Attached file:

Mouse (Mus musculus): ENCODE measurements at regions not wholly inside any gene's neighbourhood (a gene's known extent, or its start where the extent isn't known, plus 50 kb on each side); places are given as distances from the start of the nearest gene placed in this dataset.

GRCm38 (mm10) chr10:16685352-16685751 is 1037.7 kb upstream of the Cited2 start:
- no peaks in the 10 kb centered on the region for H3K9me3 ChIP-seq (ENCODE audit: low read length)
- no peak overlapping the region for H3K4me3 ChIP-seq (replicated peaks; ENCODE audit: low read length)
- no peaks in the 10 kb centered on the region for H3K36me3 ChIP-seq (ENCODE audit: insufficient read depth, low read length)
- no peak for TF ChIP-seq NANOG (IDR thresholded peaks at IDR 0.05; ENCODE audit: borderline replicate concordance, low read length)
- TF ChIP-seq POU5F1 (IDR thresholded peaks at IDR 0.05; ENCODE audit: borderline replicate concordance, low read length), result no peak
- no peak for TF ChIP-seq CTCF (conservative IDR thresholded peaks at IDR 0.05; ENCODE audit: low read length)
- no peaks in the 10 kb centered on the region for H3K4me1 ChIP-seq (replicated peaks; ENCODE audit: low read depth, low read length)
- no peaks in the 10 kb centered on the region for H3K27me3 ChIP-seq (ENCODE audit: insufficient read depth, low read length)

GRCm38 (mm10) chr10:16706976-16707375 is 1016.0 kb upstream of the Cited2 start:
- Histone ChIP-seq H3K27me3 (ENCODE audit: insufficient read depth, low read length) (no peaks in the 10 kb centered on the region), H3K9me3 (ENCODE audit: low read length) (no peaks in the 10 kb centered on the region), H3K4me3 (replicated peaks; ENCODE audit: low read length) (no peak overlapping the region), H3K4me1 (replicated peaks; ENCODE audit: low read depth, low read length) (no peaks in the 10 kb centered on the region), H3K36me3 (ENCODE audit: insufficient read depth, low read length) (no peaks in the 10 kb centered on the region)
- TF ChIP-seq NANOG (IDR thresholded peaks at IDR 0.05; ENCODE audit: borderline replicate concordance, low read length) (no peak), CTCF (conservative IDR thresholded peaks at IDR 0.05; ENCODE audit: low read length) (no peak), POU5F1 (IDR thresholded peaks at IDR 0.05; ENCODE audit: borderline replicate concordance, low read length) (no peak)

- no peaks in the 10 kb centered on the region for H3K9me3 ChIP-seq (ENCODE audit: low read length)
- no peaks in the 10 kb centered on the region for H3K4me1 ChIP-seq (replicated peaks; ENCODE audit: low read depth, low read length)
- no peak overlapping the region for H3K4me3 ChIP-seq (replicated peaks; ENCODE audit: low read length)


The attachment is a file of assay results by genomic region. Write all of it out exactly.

Mouse (Mus musculus): ENCODE measurements at regions not wholly inside any gene's neighbourhood (a gene's known extent, or its start where the extent isn't known, plus 50 kb on each side); places are given as distances from the start of the nearest gene placed in this dataset.

GRCm38 (mm10) chr10:16685352-16685751 is 1037.7 kb upstream of the Cited2 start:
- no peaks in the 10 kb centered on the region for H3K9me3 ChIP-seq (ENCODE audit: low read length)
- no peak overlapping the region for H3K4me3 ChIP-seq (replicated peaks; ENCODE audit: low read length)
- no peaks in the 10 kb centered on the region for H3K36me3 ChIP-seq (ENCODE audit: insufficient read depth, low read length)
- no peak for TF ChIP-seq NANOG (IDR thresholded peaks at IDR 0.05; ENCODE audit: borderline replicate concordance, low read length)
- TF ChIP-seq POU5F1 (IDR thresholded peaks at IDR 0.05; ENCODE audit: borderline replicate concordance, low read length), result no peak
- no peak for TF ChIP-seq CTCF (conservative IDR thresholded peaks at IDR 0.05; ENCODE audit: low read length)
- no peaks in the 10 kb centered on the region for H3K4me1 ChIP-seq (replicated peaks; ENCODE audit: low read depth, low read length)
- no peaks in the 10 kb centered on the region for H3K27me3 ChIP-seq (ENCODE audit: insufficient read depth, low read length)

GRCm38 (mm10) chr10:16706976-16707375 is 1016.0 kb upstream of the Cited2 start:
- Histone ChIP-seq H3K27me3 (ENCODE audit: insufficient read depth, low read length) (no peaks in the 10 kb centered on the region), H3K9me3 (ENCODE audit: low read length) (no peaks in the 10 kb centered on the region), H3K4me3 (replicated peaks; ENCODE audit: low read length) (no peak overlapping the region), H3K4me1 (replicated peaks; ENCODE audit: low read depth, low read length) (no peaks in the 10 kb centered on the region), H3K36me3 (ENCODE audit: insufficient read depth, low read length) (no peaks in the 10 kb centered on the region)
- TF ChIP-seq NANOG (IDR thresholded peaks at IDR 0.05; ENCODE audit: borderline replicate concordance, low read length) (no peak), CTCF (conservative IDR thresholded peaks at IDR 0.05; ENCODE audit: low read length) (no peak), POU5F1 (IDR thresholded peaks at IDR 0.05; ENCODE audit: borderline replicate concordance, low read length) (no peak)

- no peaks in the 10 kb centered on the region for H3K9me3 ChIP-seq (ENCODE audit: low read length)
- no peaks in the 10 kb centered on the region for H3K4me1 ChIP-seq (replicated peaks; ENCODE audit: low read depth, low read length)
- no peak overlapping the region for H3K4me3 ChIP-seq (replicated peaks; ENCODE audit: low read length)